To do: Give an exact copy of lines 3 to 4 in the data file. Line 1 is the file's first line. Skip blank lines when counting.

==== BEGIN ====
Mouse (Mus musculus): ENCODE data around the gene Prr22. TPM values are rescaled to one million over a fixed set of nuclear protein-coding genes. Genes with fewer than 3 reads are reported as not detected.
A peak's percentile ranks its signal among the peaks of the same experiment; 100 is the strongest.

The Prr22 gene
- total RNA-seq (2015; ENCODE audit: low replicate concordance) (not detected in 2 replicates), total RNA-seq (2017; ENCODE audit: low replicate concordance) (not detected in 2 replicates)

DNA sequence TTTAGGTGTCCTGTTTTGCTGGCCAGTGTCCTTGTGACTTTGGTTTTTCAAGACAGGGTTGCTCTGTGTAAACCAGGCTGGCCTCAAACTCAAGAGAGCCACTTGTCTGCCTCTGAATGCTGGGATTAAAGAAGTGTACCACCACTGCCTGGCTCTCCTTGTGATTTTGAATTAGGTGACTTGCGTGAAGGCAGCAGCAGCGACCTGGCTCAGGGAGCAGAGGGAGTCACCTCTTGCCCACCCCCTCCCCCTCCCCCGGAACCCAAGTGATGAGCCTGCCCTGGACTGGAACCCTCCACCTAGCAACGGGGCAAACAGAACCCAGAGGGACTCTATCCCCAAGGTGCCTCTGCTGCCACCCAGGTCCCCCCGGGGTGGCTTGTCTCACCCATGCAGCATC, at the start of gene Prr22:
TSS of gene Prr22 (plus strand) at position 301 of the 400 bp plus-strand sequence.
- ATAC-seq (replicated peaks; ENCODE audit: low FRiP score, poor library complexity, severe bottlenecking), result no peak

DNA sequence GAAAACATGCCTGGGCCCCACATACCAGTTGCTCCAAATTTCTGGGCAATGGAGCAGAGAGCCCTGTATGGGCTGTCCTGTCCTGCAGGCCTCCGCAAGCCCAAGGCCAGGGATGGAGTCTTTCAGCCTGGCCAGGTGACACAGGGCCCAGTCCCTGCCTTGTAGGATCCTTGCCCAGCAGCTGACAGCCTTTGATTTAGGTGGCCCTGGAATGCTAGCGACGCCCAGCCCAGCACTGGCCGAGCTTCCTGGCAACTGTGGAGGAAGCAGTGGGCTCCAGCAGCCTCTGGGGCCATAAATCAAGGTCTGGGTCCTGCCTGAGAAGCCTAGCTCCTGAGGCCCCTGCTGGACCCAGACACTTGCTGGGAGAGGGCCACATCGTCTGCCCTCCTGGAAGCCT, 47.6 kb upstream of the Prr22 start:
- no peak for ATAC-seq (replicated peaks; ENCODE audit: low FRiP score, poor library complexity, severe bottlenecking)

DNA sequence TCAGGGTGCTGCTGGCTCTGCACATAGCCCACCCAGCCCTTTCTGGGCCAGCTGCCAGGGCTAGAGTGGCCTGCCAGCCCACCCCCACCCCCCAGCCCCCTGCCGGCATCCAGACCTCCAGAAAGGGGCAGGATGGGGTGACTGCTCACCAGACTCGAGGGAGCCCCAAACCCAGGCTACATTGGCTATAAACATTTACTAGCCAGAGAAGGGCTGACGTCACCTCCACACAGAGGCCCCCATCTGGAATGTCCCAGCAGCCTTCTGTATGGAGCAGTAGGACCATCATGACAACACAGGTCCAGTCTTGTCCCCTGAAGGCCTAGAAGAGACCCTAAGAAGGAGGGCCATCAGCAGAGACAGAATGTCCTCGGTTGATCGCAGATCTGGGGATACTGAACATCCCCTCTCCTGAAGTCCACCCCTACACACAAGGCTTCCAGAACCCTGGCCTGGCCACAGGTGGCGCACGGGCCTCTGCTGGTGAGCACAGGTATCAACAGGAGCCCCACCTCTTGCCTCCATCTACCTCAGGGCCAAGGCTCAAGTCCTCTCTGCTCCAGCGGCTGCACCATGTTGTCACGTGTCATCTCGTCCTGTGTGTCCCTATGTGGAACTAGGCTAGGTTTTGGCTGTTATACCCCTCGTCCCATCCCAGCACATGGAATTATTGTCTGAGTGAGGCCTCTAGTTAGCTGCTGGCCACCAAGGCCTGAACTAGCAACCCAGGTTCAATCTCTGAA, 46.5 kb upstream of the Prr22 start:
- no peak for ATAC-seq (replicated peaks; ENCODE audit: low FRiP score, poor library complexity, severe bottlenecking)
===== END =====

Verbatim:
The Prr22 gene
- total RNA-seq (2015; ENCODE audit: low replicate concordance) (not detected in 2 replicates), total RNA-seq (2017; ENCODE audit: low replicate concordance) (not detected in 2 replicates)